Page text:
The Covid-19 pandemic is now a global crisis. People all over the world are affected, and some of those at particular risk are Rohingya refugees. Many Rohingya now live in one of the world’s largest refugee camps, in Cox’s Bazar district, Bangladesh. As a Rohingya refugee myself and a community worker, I have been working non-stop to raise awareness about Covid-19 in one of the cramped camps, where people do not have access to adequate clean water and sanitation.
I have been doing door-to-door outreach in the refugee camps and find that my fellow Rohingya are extremely scared about the spread of the virus. During the outreach visits, I met a man who started crying after telling me how he is worried about the pandemic spreading. He is concerned with the lack of medical resources available for Rohingya refugees. I have seen first-hand the difficulties we face trying to mitigate the risks of contracting the virus.
First, since September 2019, Bangladesh has placed restrictions on communications in the refugee camps and in some of the host communities in Cox’s Bazar district, such as Ukhiya and Teknaf. The government’s ban on mobile-phone SIM cards for the refugees and the restrictions on Internet access in the camps make it extremely difficult for us to share information about the virus.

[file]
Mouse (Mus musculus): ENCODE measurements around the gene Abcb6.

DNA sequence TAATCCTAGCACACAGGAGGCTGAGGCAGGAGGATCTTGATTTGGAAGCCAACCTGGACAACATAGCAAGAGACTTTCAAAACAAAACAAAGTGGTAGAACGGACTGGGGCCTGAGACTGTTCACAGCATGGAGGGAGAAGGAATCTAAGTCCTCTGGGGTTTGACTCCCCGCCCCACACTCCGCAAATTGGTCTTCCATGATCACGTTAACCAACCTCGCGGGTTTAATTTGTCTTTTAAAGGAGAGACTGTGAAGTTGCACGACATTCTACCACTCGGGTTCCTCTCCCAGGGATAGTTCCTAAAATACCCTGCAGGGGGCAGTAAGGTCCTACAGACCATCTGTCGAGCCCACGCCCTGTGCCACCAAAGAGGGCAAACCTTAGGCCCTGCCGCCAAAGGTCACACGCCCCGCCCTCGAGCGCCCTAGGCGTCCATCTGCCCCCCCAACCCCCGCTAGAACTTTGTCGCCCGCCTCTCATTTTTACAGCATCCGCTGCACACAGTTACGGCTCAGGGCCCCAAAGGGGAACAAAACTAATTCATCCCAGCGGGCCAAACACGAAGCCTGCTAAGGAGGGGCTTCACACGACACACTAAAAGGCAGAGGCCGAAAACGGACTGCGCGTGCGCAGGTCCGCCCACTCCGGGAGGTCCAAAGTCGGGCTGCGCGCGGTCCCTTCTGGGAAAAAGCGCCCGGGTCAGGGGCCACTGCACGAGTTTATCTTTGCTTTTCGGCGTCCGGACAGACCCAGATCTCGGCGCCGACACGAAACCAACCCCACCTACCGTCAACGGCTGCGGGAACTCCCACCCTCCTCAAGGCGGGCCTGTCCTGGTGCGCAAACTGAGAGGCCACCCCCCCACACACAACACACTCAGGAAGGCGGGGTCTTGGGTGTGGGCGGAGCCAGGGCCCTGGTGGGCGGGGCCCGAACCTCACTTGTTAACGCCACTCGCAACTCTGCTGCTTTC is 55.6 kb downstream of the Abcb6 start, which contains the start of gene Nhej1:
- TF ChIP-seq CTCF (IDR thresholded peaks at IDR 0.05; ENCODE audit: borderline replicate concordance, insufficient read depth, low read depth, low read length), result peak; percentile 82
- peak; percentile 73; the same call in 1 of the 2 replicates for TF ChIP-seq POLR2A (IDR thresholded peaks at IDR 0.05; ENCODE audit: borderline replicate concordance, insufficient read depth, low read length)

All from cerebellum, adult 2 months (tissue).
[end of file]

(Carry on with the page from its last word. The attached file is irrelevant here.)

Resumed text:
Some Rohingya civil-society groups are contributing to the disease-prevention efforts in the community. A youth group of which I am a member – Rohingya Youth for Legal Action – helps disseminate information in our own language across the camps. Many of our civil-society groups are collaborating to spread information among different populations. We could do this much better if we had access to mobile communication.
I plead for the Bangladeshi government to allow us to have mobile communication access. This way, we could raise more awareness about the virus.
Second, meaningful consultations with the camp population and information-sharing sessions about the spread of the virus are limited, and we need more. Rohingya are not properly consulted by humanitarian agencies or the Bangladeshi authorities, leading to information gaps.
These information gaps are problematic. For instance, some people in the camps are still gathering in public places and others are still going to religious gatherings. The refugees also lack information about hygiene such as good hand-washing practices.
Third, our refugee camps lack adequate health services and facilities. I humbly request that the global humanitarian community and the Bangladeshi authorities act quickly and dedicate more funding to health services in the camps. As well, more Rohingya volunteers should be hired to help stop the spread of Covid-19. This is important because it would create income for Rohingya families, and it is easy for such people to deliver key information in their own language.
I thank the government of Bangladesh for giving us safety. I plead to the government to help the Rohingya people during this global pandemic, because everyone has the right to health. Every human being is equal, including Rohingya refugees.